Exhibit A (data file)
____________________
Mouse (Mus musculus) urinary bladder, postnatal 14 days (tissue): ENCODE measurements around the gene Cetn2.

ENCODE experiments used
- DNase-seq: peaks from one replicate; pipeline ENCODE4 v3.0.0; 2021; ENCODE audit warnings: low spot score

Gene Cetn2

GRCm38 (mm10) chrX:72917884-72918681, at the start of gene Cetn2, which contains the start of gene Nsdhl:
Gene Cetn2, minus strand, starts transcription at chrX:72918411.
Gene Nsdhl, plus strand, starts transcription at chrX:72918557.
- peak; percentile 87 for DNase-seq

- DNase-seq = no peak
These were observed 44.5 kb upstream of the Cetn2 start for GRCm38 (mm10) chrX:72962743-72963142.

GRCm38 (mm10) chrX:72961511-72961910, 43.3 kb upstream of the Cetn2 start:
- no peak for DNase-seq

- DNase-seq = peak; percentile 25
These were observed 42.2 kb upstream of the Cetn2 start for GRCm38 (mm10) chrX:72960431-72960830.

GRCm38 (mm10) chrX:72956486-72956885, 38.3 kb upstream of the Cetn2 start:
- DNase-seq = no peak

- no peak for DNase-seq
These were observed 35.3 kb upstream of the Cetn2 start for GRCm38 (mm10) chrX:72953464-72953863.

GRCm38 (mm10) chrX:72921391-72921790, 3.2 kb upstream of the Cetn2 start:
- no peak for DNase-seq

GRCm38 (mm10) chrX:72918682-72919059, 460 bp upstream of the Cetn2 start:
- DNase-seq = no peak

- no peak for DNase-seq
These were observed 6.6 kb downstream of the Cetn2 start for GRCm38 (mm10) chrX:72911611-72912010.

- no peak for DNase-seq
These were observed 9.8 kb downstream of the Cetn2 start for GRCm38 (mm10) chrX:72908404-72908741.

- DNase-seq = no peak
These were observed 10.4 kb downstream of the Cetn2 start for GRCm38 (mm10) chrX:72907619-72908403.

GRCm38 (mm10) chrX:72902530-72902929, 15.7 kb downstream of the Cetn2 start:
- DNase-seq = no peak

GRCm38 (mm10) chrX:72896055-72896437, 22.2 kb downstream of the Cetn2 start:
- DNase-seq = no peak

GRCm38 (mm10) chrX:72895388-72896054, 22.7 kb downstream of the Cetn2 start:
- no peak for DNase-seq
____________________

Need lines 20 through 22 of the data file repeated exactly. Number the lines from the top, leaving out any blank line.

- no peak for DNase-seq

GRCm38 (mm10) chrX:72918682-72919059, 460 bp upstream of the Cetn2 start:
- DNase-seq = no peak